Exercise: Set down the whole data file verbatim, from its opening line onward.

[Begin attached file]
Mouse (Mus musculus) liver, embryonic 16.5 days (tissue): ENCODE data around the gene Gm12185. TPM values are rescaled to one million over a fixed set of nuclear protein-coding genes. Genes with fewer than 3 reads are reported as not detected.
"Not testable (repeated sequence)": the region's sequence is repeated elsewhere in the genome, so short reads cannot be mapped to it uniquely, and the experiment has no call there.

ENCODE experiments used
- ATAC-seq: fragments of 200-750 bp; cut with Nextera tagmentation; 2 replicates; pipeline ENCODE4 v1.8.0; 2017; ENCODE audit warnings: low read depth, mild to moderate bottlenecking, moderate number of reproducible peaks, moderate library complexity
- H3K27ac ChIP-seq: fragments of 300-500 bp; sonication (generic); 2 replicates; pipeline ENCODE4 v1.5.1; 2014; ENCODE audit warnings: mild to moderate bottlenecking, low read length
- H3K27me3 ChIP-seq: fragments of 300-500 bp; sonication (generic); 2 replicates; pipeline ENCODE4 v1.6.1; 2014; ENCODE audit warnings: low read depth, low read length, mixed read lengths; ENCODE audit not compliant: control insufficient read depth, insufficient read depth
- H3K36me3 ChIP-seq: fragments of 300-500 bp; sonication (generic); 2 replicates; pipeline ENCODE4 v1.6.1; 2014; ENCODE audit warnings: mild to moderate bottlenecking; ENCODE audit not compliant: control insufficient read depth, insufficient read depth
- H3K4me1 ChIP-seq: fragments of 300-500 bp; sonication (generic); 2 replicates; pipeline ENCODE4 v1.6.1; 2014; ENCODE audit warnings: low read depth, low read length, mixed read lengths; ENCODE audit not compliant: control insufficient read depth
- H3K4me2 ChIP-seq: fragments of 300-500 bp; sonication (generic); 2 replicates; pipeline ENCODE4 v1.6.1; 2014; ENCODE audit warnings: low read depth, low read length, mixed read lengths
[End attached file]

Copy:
Mouse (Mus musculus) liver, embryonic 16.5 days (tissue): ENCODE data around the gene Gm12185. TPM values are rescaled to one million over a fixed set of nuclear protein-coding genes. Genes with fewer than 3 reads are reported as not detected.
"Not testable (repeated sequence)": the region's sequence is repeated elsewhere in the genome, so short reads cannot be mapped to it uniquely, and the experiment has no call there.

ENCODE experiments used
- ATAC-seq: fragments of 200-750 bp; cut with Nextera tagmentation; 2 replicates; pipeline ENCODE4 v1.8.0; 2017; ENCODE audit warnings: low read depth, mild to moderate bottlenecking, moderate number of reproducible peaks, moderate library complexity
- H3K27ac ChIP-seq: fragments of 300-500 bp; sonication (generic); 2 replicates; pipeline ENCODE4 v1.5.1; 2014; ENCODE audit warnings: mild to moderate bottlenecking, low read length
- H3K27me3 ChIP-seq: fragments of 300-500 bp; sonication (generic); 2 replicates; pipeline ENCODE4 v1.6.1; 2014; ENCODE audit warnings: low read depth, low read length, mixed read lengths; ENCODE audit not compliant: control insufficient read depth, insufficient read depth
- H3K36me3 ChIP-seq: fragments of 300-500 bp; sonication (generic); 2 replicates; pipeline ENCODE4 v1.6.1; 2014; ENCODE audit warnings: mild to moderate bottlenecking; ENCODE audit not compliant: control insufficient read depth, insufficient read depth
- H3K4me1 ChIP-seq: fragments of 300-500 bp; sonication (generic); 2 replicates; pipeline ENCODE4 v1.6.1; 2014; ENCODE audit warnings: low read depth, low read length, mixed read lengths; ENCODE audit not compliant: control insufficient read depth
- H3K4me2 ChIP-seq: fragments of 300-500 bp; sonication (generic); 2 replicates; pipeline ENCODE4 v1.6.1; 2014; ENCODE audit warnings: low read depth, low read length, mixed read lengths